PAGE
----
The BLS tracks the cost of employment for employers. The Employer Cost for Employee Compensation is part of the Employment Cost Trends data.
From the BLS table this is data for the series : Employer costs per hour worked for employee compensation and costs as a percent of total compensation: Civilian workers, by major occupational and industry group, September 2012
Here is the full table for all workers :
|Wages and salaries||21.32||69.2%|
|Overtime and premium||0.24||0.8%|
|Retirement and savings||1.42||4.6%|
|Legally required benefits||2.41||7.8%|
|Social Security and Medicare||1.72||5.6%|
|Federal unemployment insurance||0.03||0.1%|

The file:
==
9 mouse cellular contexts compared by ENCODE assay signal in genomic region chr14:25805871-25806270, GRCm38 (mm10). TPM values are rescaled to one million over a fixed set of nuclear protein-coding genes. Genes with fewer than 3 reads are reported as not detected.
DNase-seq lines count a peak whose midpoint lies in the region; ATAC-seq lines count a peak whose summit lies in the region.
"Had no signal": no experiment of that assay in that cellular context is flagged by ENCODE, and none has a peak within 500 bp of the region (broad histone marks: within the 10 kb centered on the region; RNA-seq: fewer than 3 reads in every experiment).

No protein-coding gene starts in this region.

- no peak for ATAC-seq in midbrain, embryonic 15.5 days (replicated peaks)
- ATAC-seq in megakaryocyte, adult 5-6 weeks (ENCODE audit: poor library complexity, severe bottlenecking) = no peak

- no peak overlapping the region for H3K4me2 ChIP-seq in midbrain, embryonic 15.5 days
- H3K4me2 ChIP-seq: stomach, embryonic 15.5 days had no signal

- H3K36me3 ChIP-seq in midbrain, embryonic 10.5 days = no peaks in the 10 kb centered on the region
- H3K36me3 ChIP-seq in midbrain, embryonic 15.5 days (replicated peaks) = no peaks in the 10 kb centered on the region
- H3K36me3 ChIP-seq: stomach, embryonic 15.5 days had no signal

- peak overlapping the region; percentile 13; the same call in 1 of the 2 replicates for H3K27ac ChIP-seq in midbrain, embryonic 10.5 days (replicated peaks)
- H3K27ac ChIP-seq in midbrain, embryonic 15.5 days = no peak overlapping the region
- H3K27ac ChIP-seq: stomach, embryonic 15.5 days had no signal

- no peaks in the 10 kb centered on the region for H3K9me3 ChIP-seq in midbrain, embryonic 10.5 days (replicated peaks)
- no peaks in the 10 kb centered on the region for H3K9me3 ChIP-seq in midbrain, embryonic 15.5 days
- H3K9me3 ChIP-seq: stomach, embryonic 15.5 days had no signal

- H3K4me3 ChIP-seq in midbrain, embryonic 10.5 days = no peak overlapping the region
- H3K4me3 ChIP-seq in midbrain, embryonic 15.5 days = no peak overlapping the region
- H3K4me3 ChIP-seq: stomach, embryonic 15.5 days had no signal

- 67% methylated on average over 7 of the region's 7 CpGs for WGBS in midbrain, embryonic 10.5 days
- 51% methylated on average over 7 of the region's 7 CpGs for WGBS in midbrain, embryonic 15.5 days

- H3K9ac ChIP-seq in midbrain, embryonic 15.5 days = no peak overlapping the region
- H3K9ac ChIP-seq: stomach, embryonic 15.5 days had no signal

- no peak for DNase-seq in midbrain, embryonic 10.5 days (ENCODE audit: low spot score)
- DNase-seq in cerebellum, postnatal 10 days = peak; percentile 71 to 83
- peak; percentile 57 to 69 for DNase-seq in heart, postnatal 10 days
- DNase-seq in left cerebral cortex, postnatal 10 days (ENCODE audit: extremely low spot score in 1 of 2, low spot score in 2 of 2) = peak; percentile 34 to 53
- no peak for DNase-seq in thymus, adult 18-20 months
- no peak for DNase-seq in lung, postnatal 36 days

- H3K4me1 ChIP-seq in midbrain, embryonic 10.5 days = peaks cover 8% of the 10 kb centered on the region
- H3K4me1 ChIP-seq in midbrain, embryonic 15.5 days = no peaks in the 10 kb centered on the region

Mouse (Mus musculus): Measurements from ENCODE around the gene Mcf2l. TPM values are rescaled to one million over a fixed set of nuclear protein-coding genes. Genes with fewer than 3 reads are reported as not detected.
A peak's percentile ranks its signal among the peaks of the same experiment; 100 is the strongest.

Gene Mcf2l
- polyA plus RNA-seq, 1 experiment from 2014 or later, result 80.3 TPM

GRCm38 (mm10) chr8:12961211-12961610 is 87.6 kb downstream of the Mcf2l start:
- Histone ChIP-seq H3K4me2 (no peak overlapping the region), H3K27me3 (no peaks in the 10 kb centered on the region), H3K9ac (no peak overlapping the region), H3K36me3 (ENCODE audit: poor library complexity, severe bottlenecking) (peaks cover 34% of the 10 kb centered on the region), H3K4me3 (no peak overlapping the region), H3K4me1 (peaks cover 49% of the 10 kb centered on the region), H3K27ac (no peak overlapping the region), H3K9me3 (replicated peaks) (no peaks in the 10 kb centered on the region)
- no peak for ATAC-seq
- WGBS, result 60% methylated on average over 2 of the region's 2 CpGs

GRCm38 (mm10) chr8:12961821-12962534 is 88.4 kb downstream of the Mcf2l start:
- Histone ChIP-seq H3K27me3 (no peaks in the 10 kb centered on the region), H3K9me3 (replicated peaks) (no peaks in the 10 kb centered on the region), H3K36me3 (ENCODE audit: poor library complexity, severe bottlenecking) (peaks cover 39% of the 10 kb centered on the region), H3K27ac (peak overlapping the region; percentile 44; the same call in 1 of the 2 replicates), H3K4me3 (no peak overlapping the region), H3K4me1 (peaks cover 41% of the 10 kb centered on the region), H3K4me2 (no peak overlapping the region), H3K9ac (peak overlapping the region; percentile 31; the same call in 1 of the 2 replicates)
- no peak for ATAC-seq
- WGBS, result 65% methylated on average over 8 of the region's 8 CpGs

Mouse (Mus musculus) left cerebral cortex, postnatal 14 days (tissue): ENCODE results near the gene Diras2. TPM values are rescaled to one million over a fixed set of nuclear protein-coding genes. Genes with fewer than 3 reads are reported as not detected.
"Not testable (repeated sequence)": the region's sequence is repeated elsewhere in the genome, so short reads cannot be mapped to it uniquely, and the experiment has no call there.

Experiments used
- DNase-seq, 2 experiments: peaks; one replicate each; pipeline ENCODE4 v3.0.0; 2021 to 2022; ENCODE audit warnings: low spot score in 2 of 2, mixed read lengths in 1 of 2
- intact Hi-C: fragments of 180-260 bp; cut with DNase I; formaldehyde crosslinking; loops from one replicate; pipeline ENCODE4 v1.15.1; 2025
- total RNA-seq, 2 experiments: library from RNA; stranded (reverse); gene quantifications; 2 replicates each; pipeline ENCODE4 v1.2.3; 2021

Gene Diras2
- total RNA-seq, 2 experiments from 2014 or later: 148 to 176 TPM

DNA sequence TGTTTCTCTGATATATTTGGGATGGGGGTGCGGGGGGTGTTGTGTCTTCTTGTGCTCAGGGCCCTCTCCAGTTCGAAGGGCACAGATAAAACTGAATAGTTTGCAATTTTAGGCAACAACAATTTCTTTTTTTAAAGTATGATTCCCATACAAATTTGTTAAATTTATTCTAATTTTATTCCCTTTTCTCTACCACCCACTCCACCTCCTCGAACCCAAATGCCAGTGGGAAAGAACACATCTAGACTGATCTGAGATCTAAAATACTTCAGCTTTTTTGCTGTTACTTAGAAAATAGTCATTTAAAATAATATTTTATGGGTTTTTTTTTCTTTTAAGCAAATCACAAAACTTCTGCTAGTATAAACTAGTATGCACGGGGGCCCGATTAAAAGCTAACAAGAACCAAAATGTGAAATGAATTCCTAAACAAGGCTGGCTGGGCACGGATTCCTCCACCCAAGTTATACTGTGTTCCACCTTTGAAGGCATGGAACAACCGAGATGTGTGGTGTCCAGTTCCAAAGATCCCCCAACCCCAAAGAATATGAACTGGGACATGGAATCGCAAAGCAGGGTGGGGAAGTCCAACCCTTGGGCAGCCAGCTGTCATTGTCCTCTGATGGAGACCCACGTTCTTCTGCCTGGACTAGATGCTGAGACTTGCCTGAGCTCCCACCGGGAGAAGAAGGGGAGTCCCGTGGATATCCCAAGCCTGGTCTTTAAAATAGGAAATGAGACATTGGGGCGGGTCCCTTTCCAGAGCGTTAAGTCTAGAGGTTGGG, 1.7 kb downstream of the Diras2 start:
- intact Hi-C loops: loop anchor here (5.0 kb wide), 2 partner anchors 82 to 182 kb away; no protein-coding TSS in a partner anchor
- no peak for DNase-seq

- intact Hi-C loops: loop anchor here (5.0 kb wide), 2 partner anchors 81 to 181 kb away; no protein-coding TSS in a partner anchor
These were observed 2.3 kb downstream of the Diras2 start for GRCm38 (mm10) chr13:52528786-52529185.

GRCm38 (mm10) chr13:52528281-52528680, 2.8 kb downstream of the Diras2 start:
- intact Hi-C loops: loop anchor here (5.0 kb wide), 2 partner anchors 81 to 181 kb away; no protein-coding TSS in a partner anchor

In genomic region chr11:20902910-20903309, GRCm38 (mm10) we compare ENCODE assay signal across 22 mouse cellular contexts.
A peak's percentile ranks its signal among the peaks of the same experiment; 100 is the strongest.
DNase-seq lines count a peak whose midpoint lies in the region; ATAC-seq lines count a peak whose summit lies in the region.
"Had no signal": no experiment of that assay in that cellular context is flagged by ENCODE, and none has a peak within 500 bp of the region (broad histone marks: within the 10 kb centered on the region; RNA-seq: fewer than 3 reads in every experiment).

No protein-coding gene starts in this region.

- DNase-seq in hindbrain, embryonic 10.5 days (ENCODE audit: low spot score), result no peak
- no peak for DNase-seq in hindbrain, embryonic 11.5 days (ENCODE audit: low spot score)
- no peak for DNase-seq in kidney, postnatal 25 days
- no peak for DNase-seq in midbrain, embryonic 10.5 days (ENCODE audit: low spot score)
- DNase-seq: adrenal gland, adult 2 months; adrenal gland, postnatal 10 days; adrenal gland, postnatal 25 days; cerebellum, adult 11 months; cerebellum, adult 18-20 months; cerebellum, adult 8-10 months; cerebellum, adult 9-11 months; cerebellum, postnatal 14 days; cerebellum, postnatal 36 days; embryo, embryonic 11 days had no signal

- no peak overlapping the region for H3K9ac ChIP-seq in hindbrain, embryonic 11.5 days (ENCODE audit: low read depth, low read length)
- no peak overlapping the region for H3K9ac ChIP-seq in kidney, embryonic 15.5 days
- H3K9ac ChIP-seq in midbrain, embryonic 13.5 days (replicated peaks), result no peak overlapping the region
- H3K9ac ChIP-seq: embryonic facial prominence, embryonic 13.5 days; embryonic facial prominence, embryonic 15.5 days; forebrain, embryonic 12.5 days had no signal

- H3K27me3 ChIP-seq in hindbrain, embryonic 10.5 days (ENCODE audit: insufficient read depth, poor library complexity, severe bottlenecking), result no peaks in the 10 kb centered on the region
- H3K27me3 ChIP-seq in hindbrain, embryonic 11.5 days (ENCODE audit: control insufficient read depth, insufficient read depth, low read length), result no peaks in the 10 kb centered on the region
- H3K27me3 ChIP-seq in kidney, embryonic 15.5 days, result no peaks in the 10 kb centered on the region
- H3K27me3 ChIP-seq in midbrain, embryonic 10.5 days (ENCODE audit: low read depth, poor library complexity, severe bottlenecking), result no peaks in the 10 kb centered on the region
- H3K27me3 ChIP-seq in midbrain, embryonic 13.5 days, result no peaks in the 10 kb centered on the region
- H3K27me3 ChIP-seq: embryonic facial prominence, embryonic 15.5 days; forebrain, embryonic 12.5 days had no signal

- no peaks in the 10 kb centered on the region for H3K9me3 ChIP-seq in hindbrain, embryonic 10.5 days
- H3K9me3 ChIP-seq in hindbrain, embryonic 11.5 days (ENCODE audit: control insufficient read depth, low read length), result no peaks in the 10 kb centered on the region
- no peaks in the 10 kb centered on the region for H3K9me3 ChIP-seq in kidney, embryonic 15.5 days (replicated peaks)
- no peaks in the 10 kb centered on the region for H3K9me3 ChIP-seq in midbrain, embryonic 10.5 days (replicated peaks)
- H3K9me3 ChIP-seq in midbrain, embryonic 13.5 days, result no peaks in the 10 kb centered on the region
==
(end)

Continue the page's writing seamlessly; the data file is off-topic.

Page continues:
|State unemployment insurance||0.21||0.7%|
The major benefit non-wage benefit costs are in gray and the sub-costs for each of those are listed below them. Not everyone has all these costs of course but these are just nation wide averages. For example they list both defined benefit and defined contribution retirement costs and most people have one or the other but not both.
You can tell this comes from a government ran website cause everyone else would say 'taxes' instead of 'legally required benefits'.
Here is a graphic of the major cost components :
From the employee perspective I would look at 'paid leave' as part of wages. My paycheck is for my salary which combines days I work and days I don't work. Of course getting my vacation time and holidays paid is a benefit of my job so you can consider it a benefit cost too.
Again, this will vary considerably from job to job and employer to employer. A highly compensated executive will have a lower percent of their compensation in health insurance and taxes and a low paid retail clerk may see zero compensation in many of the benefit categories.